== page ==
Can a whole continent be your homeplace?


As I write to you I’ve just come in from pulling out spent cucumber vines and planting fall kale.  I love this time of year!  Read on to find your final access to this summer’s Mutual Flourishing Forum, a discount in the next week only on flower essence consultations, and thoughts on summer experiences in nature.

Can a Whole Continent Be Your Home Place?

Chara on Flatiron 1 - Copy - Copy - Copy - Copy - Copy - Copy

During a family trip in the western U.S. this summer, I reflected more on what it means to have a homeplace on planet Earth.  In human history, people generally stayed on the same land their entire lives, presumably feeling deeply familiar with, and at some level connected to, that place.  Today many of us move from location to location, and many an indoor life leans far from nature connection.  So, what does it mean to have a homeplace, and how much does it matter?

In my lifetime so far, I’ve lived, within the United States, in the diverse environments of Colorado (urban and rural, plains and high mountains), Michigan, California, upstate New York, and Pennsylvania.  In Europe, I’ve lived briefly in the United Kingdom, France, and Italy.  Having moved around a fair amount and at times left places I deeply loved, I identify with “the natural world” and “planet Earth” and “North America” more than with any single location.

This summer as we visited Denver and Boulder in Colorado, drove to the high mountain valley where I spent my childhood, then passed through the orange rock formations of Utah and the grey deserts of Nevada before reaching California’s mountains, hot fruit-growing regions, and moist, cool Bay Area, I reflected again on whether it’s okay that the homeplace I most relate to is North America.  Currently both Colorado and Pennsylvania feel like ‘home’ to me, I still feel roots in upstate New York, and parts of Europe feel like they could easily be my home, meaning that no single place fully fulfills that definition.

For those of us connected to many places on planet Earth, the risk, of course, is feeling unrooted.  Even if you have lived in a single place or two your entire life, if you have ecological awareness about the problems occurring worldwide in the natural world, you may feel connected to many parts of the Earth.  As best as I can see at present, our solution is to root down as much as possible wherever we currently are, while also cultivating an awareness that our whole continent (whichever you live on) and our whole planet are our larger homes.  Ask your heart and body, and nature herself, and let me know what you think.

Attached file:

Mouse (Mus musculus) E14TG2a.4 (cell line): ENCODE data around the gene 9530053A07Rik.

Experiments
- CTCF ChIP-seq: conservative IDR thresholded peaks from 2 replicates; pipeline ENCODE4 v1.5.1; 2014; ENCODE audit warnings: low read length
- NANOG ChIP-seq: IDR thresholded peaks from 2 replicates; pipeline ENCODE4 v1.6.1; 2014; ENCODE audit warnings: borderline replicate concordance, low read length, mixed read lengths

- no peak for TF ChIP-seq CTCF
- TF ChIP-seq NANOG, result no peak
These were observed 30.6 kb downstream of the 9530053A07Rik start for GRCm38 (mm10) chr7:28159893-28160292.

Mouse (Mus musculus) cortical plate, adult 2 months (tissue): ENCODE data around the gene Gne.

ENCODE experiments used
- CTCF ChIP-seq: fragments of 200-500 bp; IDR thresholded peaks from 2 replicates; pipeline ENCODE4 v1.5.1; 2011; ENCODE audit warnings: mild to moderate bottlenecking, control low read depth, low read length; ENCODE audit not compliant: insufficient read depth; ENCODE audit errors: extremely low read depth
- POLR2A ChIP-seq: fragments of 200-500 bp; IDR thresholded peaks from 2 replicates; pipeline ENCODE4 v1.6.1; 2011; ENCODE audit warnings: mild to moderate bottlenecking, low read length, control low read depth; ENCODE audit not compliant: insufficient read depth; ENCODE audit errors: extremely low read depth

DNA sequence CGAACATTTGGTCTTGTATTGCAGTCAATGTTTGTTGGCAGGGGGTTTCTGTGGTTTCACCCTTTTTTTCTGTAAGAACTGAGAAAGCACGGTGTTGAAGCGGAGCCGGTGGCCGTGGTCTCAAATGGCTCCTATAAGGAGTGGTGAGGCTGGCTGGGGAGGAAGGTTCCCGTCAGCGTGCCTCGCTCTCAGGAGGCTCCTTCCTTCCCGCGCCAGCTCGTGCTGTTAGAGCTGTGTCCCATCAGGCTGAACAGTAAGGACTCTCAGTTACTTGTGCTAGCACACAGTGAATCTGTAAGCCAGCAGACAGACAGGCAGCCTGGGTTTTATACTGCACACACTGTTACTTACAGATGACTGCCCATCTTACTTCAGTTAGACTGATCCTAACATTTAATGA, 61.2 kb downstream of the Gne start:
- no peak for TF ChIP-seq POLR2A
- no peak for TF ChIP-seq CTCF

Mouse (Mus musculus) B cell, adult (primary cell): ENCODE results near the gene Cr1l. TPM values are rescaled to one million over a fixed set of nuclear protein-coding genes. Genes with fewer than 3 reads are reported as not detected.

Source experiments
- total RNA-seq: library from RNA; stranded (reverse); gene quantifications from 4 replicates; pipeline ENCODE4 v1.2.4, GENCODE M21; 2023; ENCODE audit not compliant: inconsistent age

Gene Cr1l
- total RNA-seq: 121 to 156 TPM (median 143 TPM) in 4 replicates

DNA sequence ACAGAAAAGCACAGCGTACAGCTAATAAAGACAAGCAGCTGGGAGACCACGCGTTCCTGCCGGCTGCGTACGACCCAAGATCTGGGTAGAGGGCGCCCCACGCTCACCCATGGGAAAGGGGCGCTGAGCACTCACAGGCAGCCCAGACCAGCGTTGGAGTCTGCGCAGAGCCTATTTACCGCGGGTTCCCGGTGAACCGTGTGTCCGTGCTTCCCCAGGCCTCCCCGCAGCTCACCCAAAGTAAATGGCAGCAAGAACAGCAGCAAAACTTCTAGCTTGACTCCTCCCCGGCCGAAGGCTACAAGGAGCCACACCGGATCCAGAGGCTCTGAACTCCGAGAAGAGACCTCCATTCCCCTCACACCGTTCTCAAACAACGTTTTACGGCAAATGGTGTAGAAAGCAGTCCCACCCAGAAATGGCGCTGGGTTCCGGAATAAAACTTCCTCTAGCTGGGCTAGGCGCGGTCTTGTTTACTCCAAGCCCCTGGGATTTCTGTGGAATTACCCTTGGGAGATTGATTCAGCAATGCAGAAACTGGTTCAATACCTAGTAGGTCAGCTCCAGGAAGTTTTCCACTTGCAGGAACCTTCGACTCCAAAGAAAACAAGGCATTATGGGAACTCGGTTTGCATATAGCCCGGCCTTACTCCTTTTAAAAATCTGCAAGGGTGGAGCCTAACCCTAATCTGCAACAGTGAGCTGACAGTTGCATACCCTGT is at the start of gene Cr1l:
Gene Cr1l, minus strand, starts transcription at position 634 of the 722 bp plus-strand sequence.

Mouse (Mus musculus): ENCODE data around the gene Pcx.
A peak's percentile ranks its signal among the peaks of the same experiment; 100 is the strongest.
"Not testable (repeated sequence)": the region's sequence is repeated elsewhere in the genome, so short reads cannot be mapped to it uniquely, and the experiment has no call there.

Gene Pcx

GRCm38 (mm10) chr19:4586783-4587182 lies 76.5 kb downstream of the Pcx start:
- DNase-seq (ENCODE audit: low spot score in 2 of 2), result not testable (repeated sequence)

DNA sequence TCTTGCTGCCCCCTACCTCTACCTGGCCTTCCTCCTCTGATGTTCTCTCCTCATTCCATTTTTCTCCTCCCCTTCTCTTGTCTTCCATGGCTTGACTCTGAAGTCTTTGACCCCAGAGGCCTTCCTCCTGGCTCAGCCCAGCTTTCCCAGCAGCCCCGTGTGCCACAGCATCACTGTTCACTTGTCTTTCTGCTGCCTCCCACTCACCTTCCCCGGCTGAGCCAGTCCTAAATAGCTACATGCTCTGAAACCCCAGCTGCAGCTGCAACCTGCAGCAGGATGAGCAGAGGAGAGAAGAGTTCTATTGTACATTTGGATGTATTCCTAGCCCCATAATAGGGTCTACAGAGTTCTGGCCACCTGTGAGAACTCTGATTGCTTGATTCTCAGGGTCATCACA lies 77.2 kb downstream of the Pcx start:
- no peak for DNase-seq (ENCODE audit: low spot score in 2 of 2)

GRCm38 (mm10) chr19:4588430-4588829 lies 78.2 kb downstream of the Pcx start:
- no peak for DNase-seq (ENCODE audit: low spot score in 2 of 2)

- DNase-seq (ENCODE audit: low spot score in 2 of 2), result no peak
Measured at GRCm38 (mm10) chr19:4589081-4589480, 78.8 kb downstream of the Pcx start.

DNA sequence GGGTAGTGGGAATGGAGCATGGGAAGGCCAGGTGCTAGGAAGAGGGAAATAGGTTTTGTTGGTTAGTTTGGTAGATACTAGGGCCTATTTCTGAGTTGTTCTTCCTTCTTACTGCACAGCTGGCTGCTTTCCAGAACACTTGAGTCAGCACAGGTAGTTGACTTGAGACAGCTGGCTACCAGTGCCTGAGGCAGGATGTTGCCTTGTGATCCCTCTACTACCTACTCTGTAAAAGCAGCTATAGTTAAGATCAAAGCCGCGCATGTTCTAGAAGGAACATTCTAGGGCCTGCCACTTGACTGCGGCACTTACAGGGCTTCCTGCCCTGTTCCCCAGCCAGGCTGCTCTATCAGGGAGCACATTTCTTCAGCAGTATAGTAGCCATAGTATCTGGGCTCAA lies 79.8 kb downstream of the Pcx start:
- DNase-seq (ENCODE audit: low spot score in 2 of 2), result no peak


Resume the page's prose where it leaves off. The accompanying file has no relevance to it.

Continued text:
Explore the blog pages if you haven’t yet listened to this summer’s Mutual Flourishing Forum, which offered interviews with herbalist and spiritual mentor Chonteau McElvin, farmer/herbalist/chiropractor Charis Lindrooth, and wellness mentor and nature connection afficionado, Lindsay Pera.

What’s coming up from Mutual Flourishing?  I’ll offer my nature-connection course, The Roots and Branches of Mutual Flourishing, starting in mid-October.  I’m pondering another telesummit but am primarily focused on real-time teaching of college students, this fall teaching my ecological humanities courses and a justice-oriented sustainable agriculture course.  I’ve been continuing my own inner journey of discernment.  In the eventual future for Mutual Flourishing?  Probably an online school focused on re-connection of people to the Earth and exploring what it means to be activated to your own self-development while also being activated to care of the natural world.

In the next week only I’m offering a discounted price on flower essence consultations.  Email me at if you are interested.

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